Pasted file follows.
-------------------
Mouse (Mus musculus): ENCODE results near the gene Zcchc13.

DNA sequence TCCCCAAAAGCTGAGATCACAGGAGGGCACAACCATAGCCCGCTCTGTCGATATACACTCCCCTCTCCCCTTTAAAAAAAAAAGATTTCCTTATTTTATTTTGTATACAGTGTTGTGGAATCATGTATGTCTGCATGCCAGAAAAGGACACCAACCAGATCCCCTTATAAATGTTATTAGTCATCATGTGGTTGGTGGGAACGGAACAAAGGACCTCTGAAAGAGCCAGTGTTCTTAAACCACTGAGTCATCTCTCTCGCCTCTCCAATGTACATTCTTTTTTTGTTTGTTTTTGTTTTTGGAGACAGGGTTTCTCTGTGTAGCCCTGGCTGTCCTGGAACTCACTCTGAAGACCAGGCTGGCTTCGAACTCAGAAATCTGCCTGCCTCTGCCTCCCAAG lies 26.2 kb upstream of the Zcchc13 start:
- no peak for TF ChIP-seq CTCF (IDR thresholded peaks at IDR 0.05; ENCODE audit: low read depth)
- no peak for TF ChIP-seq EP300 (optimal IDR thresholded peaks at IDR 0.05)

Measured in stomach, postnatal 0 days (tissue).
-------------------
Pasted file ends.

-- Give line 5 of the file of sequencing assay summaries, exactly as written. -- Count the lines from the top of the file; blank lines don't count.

Measured in stomach, postnatal 0 days (tissue).